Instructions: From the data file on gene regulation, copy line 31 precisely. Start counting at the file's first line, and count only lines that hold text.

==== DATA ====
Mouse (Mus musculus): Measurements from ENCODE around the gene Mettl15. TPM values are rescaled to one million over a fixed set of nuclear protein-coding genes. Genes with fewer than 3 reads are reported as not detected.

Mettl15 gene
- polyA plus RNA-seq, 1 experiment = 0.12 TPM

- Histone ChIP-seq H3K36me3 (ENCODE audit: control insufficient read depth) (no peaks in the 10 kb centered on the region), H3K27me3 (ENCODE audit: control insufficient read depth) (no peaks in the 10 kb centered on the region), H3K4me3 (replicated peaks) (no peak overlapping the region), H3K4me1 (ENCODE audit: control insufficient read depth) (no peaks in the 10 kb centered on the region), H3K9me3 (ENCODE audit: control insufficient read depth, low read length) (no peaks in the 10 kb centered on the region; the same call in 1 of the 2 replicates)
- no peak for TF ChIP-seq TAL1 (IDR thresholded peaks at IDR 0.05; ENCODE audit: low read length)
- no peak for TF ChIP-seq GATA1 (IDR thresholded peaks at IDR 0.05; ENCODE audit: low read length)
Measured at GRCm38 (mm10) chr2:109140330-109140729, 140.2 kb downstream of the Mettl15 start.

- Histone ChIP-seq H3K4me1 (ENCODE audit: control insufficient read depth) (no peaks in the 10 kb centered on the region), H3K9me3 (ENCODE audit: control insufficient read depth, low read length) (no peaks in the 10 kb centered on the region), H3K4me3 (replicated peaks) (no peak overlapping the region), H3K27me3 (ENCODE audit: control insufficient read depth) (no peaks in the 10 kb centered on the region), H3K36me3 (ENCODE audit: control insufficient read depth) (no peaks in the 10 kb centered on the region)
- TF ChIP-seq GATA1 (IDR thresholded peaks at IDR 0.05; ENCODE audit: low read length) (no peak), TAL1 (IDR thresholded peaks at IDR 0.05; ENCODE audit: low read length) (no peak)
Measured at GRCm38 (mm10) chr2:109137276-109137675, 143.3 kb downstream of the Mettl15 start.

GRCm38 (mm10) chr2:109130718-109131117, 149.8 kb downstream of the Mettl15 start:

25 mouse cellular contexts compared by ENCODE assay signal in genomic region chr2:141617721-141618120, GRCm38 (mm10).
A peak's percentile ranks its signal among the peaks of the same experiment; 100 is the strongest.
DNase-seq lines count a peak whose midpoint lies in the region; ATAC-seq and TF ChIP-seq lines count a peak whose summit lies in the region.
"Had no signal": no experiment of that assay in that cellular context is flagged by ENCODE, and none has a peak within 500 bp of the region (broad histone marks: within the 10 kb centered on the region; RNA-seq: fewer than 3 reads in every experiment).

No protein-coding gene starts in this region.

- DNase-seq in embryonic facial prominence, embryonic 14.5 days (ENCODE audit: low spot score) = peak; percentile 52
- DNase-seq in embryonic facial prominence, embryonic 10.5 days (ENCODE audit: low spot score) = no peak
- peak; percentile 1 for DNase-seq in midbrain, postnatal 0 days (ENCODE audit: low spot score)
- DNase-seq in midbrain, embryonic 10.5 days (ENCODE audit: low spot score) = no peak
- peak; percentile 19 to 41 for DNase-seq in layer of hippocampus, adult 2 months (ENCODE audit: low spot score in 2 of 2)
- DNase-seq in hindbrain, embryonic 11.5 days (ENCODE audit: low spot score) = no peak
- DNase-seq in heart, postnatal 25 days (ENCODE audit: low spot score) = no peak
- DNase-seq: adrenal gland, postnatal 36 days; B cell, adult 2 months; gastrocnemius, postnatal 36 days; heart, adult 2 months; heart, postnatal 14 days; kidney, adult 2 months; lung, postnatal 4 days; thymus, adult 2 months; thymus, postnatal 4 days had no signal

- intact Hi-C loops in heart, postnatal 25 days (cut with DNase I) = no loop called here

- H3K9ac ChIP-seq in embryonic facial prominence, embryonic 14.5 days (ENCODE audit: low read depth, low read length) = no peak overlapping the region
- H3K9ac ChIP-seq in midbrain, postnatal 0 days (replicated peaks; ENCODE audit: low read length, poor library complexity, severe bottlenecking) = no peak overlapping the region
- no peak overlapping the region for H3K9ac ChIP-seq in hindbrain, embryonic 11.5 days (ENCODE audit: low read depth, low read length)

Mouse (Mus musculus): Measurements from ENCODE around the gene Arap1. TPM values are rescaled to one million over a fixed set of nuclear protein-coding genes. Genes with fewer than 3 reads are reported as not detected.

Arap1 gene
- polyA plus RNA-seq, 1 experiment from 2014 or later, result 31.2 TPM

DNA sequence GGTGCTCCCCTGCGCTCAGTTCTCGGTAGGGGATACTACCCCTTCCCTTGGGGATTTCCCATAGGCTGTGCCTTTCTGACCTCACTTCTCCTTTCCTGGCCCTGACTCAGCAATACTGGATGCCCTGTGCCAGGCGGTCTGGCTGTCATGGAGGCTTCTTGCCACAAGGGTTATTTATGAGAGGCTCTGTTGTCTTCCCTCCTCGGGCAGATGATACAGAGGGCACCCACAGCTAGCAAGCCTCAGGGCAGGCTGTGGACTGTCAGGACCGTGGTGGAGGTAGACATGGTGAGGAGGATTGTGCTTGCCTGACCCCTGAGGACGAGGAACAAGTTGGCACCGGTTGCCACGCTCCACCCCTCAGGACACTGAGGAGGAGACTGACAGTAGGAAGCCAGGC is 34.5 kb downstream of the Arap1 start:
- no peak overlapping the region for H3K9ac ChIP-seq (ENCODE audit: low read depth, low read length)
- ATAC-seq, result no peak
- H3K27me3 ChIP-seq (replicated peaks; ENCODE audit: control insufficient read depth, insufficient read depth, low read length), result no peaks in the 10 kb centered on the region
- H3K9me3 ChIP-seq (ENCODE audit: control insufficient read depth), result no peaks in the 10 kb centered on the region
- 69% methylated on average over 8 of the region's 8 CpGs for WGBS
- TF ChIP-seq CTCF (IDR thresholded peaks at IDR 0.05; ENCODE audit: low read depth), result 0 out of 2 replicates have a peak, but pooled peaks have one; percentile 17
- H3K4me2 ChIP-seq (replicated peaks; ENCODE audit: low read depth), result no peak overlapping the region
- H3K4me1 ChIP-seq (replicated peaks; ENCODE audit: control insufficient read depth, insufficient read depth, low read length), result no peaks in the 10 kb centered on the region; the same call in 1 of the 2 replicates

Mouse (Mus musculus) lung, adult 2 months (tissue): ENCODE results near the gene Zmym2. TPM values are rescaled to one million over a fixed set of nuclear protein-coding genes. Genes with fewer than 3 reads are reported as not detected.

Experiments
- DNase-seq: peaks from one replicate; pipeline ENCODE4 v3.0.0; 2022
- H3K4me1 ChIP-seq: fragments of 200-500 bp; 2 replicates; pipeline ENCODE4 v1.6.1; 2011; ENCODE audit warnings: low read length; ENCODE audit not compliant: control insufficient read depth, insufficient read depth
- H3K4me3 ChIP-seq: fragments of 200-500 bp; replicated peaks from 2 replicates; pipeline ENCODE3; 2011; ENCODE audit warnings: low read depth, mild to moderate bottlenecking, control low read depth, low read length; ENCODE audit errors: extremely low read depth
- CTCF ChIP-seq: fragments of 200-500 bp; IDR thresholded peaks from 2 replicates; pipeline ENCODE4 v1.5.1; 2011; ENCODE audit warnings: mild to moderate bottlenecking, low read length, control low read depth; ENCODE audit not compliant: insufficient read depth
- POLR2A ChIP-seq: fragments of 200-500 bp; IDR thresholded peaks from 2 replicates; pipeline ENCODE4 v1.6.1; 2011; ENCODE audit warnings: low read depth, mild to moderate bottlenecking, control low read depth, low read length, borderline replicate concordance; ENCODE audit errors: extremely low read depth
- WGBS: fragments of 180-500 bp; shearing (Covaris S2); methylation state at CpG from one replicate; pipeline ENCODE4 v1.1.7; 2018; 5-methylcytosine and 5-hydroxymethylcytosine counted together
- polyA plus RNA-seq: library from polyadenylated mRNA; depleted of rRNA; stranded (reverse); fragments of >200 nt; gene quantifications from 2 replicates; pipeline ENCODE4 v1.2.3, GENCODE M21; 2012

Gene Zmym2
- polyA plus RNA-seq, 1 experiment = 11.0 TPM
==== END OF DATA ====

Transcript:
- polyA plus RNA-seq, 1 experiment from 2014 or later, result 31.2 TPM